Post 9/11 Veterans Less Likely to Delay Mental Health Treatment
Three of the most common mental health conditions among post-9/11 Veterans who served in Iraq and/or Afghanistan are PTSD, major depressive disorder (MDD), and alcohol-use disorder (AUD). As a result, VA and other organizations have made concerted efforts in the past decade to increase Veterans' engagement in mental health treatment. Nonetheless, recent evaluations indicate there remain substantial unmet mental health needs among post-9/11 Veterans. This study compared delay of treatment for PTSD, MDD, and/or AUD among post-9/11 Veterans relative to pre-9/11 Veterans and civilians. Using data from the National Epidemiologic Survey on Alcohol and Related Conditions-III (NESARC-III), investigators identified a national sample of the general US population who were not on active military duty during 2012-2013. The sample included 14,916 unique survey respondents, including those with a lifetime diagnosis of PTSD (n=2,335), MDD (n=7,406), and/or AUD (n=9,943). The majority were civilians (n=13,528), but 1,130 pre-9/11 Veterans and 258 post-9/11 Veterans were also included in the sample. Controlling for relevant demographics, investigators estimated differences in treatment delay (i.e., time between symptom onset and treatment).
- Post-9/11 Veterans were less likely than both pre-9/11 Veterans and civilians to delay mental health treatment for PTSD and depression.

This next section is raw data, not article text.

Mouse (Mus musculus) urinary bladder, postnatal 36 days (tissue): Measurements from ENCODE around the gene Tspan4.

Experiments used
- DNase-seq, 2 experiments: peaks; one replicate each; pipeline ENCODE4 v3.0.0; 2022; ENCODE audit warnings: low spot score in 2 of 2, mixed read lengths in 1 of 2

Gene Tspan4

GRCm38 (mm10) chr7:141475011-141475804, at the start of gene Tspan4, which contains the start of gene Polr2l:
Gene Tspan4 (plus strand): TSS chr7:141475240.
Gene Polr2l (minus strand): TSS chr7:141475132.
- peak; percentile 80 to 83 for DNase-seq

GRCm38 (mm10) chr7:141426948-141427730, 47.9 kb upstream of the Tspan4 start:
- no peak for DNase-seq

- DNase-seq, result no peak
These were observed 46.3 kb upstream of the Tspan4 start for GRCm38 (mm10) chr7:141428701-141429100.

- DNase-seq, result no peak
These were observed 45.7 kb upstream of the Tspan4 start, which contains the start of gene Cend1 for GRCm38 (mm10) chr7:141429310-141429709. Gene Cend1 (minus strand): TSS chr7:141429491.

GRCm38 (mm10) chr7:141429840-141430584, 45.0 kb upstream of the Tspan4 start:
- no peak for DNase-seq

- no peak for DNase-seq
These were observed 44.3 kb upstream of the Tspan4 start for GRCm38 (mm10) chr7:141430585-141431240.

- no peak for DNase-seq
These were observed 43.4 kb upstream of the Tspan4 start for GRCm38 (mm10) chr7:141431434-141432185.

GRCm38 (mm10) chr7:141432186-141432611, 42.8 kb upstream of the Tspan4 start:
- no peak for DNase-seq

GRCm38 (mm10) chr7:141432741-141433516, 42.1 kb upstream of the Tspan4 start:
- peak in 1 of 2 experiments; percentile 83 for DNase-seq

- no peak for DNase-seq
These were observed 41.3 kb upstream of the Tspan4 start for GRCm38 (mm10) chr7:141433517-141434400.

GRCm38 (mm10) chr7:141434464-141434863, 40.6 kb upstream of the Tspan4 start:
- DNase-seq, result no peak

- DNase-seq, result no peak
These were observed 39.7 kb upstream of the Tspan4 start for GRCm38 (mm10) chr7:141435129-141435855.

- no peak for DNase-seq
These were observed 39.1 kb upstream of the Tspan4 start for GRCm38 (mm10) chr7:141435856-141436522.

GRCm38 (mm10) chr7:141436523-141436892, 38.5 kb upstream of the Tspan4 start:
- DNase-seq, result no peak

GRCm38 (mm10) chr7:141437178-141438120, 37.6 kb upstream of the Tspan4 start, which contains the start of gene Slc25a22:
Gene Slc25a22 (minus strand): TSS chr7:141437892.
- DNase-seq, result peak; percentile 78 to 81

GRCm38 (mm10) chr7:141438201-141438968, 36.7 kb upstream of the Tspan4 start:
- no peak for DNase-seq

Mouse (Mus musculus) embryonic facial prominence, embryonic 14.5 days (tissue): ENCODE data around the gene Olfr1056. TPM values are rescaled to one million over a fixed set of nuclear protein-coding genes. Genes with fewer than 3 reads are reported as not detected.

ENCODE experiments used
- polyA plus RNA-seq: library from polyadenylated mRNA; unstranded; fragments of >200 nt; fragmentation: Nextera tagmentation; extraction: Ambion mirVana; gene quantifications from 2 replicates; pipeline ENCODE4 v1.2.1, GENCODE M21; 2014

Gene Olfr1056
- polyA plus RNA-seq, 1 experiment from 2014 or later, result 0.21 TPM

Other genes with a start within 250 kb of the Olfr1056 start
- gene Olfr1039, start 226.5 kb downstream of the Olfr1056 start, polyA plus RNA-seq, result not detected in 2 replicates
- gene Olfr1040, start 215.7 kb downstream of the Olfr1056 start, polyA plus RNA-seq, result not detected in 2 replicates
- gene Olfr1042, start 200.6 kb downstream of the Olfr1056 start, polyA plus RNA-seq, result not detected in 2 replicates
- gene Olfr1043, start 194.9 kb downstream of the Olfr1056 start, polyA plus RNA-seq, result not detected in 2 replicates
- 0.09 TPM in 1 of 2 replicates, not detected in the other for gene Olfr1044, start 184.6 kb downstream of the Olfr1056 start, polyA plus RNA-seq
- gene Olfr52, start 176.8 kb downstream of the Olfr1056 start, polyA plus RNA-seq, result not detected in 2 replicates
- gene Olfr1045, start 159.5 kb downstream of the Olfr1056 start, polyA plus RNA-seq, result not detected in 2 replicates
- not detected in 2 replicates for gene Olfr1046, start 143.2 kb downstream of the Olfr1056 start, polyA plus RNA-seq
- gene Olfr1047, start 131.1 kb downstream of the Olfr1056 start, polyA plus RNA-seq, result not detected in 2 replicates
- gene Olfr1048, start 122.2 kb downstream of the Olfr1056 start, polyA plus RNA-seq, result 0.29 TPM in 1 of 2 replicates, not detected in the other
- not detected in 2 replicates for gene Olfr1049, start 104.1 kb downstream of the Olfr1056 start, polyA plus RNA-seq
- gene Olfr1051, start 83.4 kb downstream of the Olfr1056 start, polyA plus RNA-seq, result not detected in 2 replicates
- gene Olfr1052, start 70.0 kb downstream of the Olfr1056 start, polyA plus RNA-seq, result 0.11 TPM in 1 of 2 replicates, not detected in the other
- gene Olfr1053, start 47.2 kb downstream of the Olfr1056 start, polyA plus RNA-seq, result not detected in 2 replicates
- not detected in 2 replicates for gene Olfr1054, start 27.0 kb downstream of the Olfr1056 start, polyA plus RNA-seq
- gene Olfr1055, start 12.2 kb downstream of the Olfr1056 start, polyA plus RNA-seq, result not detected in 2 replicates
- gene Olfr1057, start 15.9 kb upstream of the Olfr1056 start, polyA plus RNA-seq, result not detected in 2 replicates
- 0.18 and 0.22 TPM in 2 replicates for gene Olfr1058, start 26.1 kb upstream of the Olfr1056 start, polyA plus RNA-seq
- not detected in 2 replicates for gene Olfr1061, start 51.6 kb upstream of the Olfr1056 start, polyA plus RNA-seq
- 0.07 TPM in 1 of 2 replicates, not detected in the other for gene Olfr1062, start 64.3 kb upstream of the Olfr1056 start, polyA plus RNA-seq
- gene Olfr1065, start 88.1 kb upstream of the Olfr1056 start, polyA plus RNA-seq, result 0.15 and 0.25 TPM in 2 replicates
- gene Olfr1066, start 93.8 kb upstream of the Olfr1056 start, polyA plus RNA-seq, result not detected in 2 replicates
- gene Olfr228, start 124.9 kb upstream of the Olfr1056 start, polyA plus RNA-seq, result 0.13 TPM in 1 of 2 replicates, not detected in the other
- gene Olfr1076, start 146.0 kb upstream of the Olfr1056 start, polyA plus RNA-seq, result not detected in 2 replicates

- Median time to PTSD treatment was 2.5 years for post-9/11 Veterans compared to 16 years and 15 years, for pre-9/11 Veterans and civilians, respectively.
- Median time to depression treatment was 1 year for post-9/11 Veterans compared to 7 years and 5 years, for pre-9/11 Veterans and civilians, respectively.
- No differences in treatment delay were observed between post-9/11 Veterans and pre-9/11 Veterans or civilians for alcohol-use disorder. However, a considerably smaller percentage of respondents with AUD received treatment (18% to 26%).
- Post-9/11 Veterans with past year VHA/TRICARE coverage showed shorter delays to treatment for depression relative to post-9/11 Veterans without past year VHA/TRICARE coverage.
- Increased engagement in PTSD and depression treatment for post- vs. pre-9/11 Veterans could be attributable to a host of recent historic, cultural, and policy changes, including: DoD's universal post-deployment mental health screening; educational public health initiatives; enhanced eligibility for VA benefits for post-9/11 Veterans; VA's suicide prevention hotline; VA mobile health resources (e.g., PTSD Coach); and VA's integration of mental health services into primary care settings.
- This study lacked information regarding where treatment was received, limiting the ability to draw conclusions regarding which engagement efforts are responsible for reduced treatment delay.
Dr. Goldberg was supported by the HSR&D postdoctoral fellowship program. Dr. Fortney is supported by an HSR&D Research Career Scientist Award. Drs. Goldberg, Lehavot, Katon, and Fortney are part of HSR&D's Center of Innovation for Veteran-Centered and Value-Driven Care.
Goldberg S, Simpson T, Lehavot K, Katon J, Chen J, Glass J, Schnurr P, Sayer N, and Fortney J. Mental Health Treatment Delay: A Comparison among Civilians and Veterans of Different Service Areas. Psychiatric Services. March 7, 2019; Epub ahead of print.